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Beyond the Bale : February 2010
February 2010 BEYOND THE BALE WOOL PRODUCTION After tempting the tastebuds of Italian cows for some time, sulla could soon be aiding Australian sheep in their weight gain while finding a home in the Australian dryland cropping pasture rotation. Researchers are currently developing the agronomy package for three Australian- bred cultivars of sulla (Hedysarum coronarium), as part of the Pastures Australia program, which was funded by AWI, the Grains Research and Development Corporation and Meat & Livestock Australia. A short-lived, deep-rooted herbaceous perennial legume originating from temperate Europe, sulla has a long history of being used for hay, silage and cut green feed production in Italy. It is also grown in New Zealand, where it is credited with good sheep production results measured through improved fertility, live- weight gains, reduced worm burdens and increased wool production. However, senior research officer Dr Carolyn de Koning, from the South Sulla: a new pasture with opportunities FAST FACTS l Sulla is a nitrogen-fixing, tap-rooted plant that offers livestock and hay- production opportunities. l Trials with ewe hoggets grazing sulla produced better sheep and wool growth rates than the control pasture group. l An agronomy package for three Australian-bred varieties of sulla is currently being developed. 19 Trials of sulla show that it offers income generation through grazing, with enhanced sheep and wool growth rates and minimised scouring. Australian Research and Development Institute (SARDI), says the three Australian- developed cultivars -- Wilpena, Moonbi and Flamenco -- have greater herbage and seed-production qualities compared to overseas cultivars and are well adapted to Australian climatic conditions. "Not only does sulla fix nitrogen, it also has a well-developed taproot which, following the death of the plant, creates biopores in the soil, allowing better infiltration of rainfall and reduced run-off," she says. While providing rotational benefits to cereals, sulla also offers an income stream through grazing opportunities to finish livestock, with trials showing enhanced growth rates and minimised scouring. Dr de Koning says the high palatability of sulla means livestock will selectively graze it. In a trial at the Turretfield Research Centre at Rosedale, in South Australia, sheep reduced the content of sulla-based pastures from 46 per cent to 18 per cent in eight weeks of continuous winter grazing. Sulla has a similar nutritive value to lucerne, but does not lead to bloating in livestock. The grazing experiment at Turretfield compared sulla-based pasture with a grass/ subclover pasture (control). It was found that sulla produced better growth rates in sheep (144 grams per head per day compared with 103g/head/day), and wool growth with sulla-grazed sheep produced 2.12 millimetre longer wool (approximately 300g extra/head of greasy wool weight) on ewe hoggets than the control pasture group. After eight weeks of grazing during winter, on average sulla-grazed sheep were 2.65 kilograms per head (liveweight) heavier than the control pasture sheep. "Both pasture types were of similar nutritive value at the start of grazing. Another interesting aspect was that 25 per cent of control pasture sheep had dags at the end of grazing compared with only four per cent of the sulla-grazed sheep," Dr de Koning says. Suited to areas with 400 to 800mm average annual rainfall, sulla prefers slightly acid to alkaline sandy loams, loams and clays, and does not like waterlogging, saline or sodic soils. The more alkaline the soil the better. For good establishment sulla requires a well-prepared, weed-free seed bed. Southern Australia can be sown in autumn or late winter/early spring; autumn sowing is preferable in northern NSW and southern Queensland. It should be rotationally grazed to maintain persistence. "First year growth can appear slow, mainly due to plants establishing their taproot. Second year growth is rapid as plants regrow from established crowns and high dry matter can be produced," Dr de Koning says. Growing from 0.5 to 1.2 metres tall, the plant is capable of high dry matter (DM) production and winter production of more than five tonnes DM per hectare has been measured in SA, NSW and Queensland. The leaf protein levels exceed 25 per cent and DM digestibility is up to 70 per cent. More information: Dr Carolyn de Koning, SARDI, firstname.lastname@example.org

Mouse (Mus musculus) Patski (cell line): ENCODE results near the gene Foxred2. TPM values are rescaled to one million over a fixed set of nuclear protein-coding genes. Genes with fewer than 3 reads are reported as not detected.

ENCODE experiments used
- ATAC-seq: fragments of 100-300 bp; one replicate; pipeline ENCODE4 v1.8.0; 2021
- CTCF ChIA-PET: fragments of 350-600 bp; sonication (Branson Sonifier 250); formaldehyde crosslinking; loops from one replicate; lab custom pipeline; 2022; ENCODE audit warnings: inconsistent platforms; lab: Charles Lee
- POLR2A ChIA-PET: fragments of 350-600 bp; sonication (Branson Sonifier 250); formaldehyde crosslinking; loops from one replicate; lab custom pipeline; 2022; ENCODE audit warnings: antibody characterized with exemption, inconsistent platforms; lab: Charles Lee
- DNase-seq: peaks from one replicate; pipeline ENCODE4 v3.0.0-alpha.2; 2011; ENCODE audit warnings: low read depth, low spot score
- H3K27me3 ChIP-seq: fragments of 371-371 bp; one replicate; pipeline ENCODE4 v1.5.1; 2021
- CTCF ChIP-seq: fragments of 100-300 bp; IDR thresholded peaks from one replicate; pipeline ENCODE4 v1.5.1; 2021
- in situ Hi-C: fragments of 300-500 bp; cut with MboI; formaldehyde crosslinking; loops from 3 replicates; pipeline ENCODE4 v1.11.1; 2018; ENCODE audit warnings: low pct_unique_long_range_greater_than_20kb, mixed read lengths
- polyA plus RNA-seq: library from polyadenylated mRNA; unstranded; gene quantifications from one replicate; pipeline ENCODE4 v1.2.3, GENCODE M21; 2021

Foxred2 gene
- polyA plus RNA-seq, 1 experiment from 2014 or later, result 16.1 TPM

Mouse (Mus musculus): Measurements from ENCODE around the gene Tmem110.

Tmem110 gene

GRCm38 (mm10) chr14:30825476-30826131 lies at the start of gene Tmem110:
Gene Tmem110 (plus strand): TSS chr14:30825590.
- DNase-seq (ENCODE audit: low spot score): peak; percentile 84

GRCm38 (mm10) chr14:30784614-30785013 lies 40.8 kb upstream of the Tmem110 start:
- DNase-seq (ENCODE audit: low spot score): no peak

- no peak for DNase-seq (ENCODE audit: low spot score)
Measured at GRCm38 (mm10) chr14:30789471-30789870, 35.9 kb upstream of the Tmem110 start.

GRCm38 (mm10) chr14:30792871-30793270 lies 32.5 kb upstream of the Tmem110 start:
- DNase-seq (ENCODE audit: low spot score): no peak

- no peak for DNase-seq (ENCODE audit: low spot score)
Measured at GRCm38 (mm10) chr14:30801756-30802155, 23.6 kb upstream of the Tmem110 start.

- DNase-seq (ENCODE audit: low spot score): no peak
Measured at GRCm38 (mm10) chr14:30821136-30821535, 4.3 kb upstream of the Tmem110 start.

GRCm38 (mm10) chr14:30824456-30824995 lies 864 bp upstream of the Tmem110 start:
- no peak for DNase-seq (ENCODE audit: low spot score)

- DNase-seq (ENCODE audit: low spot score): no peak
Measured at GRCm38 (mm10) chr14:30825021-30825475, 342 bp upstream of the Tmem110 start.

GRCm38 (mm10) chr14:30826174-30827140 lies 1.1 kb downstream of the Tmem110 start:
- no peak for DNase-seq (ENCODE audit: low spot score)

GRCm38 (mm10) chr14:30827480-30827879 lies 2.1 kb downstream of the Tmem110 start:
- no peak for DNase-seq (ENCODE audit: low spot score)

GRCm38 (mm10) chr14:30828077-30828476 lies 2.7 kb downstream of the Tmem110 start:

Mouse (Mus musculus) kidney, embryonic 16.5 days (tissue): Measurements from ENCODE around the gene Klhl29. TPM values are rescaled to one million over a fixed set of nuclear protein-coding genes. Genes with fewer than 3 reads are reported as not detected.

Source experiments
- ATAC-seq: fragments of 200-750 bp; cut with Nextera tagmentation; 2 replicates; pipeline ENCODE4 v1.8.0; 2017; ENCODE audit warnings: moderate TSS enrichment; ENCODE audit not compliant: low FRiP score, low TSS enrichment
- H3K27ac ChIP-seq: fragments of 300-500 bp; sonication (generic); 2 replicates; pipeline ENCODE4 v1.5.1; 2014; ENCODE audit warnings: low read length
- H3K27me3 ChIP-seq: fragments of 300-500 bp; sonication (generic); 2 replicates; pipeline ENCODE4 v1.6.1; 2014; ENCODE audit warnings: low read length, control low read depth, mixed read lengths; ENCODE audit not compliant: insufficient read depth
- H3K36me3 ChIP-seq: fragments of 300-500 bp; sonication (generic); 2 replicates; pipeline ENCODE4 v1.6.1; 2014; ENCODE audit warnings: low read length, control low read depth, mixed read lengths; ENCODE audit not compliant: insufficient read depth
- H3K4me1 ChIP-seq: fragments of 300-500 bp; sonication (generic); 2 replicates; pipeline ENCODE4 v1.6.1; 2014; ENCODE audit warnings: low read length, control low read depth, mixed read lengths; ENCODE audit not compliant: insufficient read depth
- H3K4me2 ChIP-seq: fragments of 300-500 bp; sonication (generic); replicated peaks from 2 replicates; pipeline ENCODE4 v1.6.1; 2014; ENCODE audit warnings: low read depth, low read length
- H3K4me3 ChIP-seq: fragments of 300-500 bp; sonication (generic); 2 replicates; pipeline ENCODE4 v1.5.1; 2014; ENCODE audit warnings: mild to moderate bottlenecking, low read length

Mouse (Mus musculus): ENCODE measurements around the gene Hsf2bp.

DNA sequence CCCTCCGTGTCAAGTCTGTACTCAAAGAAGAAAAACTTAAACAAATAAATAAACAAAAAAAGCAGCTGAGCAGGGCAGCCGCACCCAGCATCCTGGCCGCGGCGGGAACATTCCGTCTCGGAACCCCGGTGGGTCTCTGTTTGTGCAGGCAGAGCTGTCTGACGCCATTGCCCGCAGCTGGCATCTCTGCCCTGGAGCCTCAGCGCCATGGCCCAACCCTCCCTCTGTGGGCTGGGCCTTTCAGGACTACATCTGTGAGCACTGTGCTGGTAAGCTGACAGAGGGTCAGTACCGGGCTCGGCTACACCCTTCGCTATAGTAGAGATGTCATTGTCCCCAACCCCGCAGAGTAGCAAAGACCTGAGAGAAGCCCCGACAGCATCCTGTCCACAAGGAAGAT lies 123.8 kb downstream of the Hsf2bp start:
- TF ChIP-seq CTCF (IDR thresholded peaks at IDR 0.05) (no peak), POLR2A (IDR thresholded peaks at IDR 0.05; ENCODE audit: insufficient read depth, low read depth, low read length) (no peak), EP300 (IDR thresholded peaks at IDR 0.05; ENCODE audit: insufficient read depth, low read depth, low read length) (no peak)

September November 2009